Students attend East Indian dance class


Photo by Kaitlin Rodriguez- Reporter

Kaitlin Rodriguez, Reporter

As part of the California Lutheran University Fall Cultural Dance Festival, an East Indian dance class was held on Oct. 1 for members of the campus community. The ongoing festival is hosted by the Department of Theatre and Dance. The class featured Padmini Vassan, the founder of Padmalaya School of Dance in Thousand Oaks, as well as some of her students.

According to the Cal Lutheran website, Vassan is “an accomplished dancer in three art forms- Bharat Natyam, Mohini Attam and Kathakali.” 

During the class, Vassan’s students performed Bharat Natyam. According to informational packets passed out at the class, Bharat Natyam is considered to be one of the oldest dance forms in the world. The name is a combination of words like “expression, melody, rhythm and dance.” It originated in South India and was used to “educate the public about the Hindu Scriptures.” 

For many students present, attending this class was a requirement for the class TA-102 Introduction to Dance History, taught by Barbara Wegher-Thompson.

“Part of what this masterclass really enriches during this segment of this class is we are learning the history of sacred dance and what it has to do with modern dance,” Wegher-Thompson said. “The class has been in existence five years and after the first year I thought I had to get some guest teachers in here, so I asked for grants to do it.”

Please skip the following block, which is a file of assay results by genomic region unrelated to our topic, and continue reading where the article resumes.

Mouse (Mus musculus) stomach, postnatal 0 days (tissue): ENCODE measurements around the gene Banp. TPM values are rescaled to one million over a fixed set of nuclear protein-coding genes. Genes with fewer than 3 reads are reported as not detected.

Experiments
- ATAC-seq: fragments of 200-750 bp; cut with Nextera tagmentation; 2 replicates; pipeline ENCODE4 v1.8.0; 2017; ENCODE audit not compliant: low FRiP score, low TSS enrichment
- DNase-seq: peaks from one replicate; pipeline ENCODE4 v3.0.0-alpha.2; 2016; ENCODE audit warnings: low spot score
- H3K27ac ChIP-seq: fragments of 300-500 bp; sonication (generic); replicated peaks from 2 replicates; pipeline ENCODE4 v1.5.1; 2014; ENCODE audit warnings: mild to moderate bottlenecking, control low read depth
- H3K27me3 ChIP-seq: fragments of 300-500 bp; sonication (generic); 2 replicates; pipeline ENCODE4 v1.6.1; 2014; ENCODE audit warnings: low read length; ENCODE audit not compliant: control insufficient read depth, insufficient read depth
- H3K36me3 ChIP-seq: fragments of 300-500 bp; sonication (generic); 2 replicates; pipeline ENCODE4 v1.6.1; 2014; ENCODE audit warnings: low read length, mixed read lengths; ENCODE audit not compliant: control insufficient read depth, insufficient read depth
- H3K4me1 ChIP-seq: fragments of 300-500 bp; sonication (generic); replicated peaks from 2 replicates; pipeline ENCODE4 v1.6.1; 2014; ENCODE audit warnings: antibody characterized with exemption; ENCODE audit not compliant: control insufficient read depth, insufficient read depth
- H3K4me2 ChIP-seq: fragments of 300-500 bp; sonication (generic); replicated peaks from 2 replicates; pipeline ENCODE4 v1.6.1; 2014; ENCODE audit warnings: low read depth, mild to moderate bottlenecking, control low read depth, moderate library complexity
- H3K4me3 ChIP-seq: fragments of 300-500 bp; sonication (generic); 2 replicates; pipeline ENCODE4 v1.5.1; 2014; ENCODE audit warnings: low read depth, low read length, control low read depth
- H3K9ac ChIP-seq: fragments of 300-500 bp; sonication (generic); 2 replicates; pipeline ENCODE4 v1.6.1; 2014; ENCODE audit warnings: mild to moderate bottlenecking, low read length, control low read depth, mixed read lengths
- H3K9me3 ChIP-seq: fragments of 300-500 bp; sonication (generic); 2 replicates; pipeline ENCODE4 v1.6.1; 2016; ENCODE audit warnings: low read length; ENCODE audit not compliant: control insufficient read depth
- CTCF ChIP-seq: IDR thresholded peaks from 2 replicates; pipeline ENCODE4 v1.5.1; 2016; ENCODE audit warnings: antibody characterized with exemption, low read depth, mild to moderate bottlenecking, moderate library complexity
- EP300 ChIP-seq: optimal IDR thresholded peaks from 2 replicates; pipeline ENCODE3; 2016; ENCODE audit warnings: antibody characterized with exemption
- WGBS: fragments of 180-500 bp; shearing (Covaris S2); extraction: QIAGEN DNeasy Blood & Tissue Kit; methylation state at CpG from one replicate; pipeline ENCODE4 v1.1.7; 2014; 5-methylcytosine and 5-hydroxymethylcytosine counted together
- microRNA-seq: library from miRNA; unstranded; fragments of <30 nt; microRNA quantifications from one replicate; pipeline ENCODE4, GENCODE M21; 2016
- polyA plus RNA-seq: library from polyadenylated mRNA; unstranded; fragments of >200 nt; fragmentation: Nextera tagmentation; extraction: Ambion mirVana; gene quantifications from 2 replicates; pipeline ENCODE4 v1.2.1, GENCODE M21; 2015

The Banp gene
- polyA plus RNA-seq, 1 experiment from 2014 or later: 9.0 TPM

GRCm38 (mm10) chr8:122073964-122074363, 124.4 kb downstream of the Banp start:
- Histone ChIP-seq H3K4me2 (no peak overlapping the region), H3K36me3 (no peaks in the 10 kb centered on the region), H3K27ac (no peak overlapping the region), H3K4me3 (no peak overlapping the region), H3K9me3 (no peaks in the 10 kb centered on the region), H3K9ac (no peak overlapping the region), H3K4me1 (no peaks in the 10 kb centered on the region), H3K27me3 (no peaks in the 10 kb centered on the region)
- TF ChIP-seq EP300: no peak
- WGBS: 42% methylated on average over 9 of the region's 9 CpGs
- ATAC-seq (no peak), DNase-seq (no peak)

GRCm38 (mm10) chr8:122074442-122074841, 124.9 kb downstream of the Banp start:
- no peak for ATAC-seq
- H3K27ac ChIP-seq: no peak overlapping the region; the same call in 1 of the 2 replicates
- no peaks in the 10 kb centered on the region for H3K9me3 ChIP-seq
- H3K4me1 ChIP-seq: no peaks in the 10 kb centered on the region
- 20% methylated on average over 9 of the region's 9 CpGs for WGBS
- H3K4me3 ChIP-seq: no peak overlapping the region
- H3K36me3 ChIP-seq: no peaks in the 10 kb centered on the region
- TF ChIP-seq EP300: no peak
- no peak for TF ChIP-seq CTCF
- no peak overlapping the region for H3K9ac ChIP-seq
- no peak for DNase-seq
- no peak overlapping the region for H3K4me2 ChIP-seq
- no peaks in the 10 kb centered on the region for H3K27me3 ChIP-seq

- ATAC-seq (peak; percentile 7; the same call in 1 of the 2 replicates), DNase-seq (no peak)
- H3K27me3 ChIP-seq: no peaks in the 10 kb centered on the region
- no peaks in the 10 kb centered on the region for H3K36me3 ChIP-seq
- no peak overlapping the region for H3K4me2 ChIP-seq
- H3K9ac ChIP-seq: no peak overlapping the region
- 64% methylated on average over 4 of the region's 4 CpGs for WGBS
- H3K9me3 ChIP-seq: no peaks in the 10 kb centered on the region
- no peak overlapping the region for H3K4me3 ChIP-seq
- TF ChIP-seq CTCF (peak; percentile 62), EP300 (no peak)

Previously, guest instructors have taught workshops on hula dancing. Wegher-Thompson said she hopes to eventually get a traditional Japanese Kabuki dancer. 

The Writing Center staff member Tammy Whitlow was present at the class, and said she attended in hopes of connecting with her students. 

“I support international students academically and thought maybe I could connect with some of my students and have some fun getting to know them in a place that is not academic,” Whitlow said. 

Vassan and her students performed multiple types of dances, answered questions and taught the class some of their signature moves such as the “head slide” popular in many Indian dances. 

Vassan explained to the class how dance moves were chosen to go with each song. 

“All of our songs have lyrics and lyrics have meaning. We dance to the words,” Vassan said. 

Vassan and her students demonstrated dances showing different emotions and stories. These included dances of gratefulness as well as greed, sadness and happiness. 

Vassan also made it clear that the dances were not just about the hand and feet movements, but also about something from within: expression. 

“One thing about expression is that it is something that you cannot teach, you have to feel it,” Vassan said. “Our dance is a body, mind and soul expression. It is not just physical.”

This was the first year this class was featured in the Cal Lutheran Fall Cultural Dance Festival, but Wegher-Thompson hopes it will not be the last. 

“These are people that I have been able to locate and ask to share their sacred dance from their own history. It’s not like me giving a second-hand version,” Wegher-Thompson said. “I would like to build this until there are 10 to 15 classes available for people to take.” 

The Cal Lutheran Fall Dance Festival will continue throughout this month with other class opportunities. The next opportunity to participate is a class on Folklórico, a traditional Mexican dance, on Oct. 15. The class is open to both students and members of the community.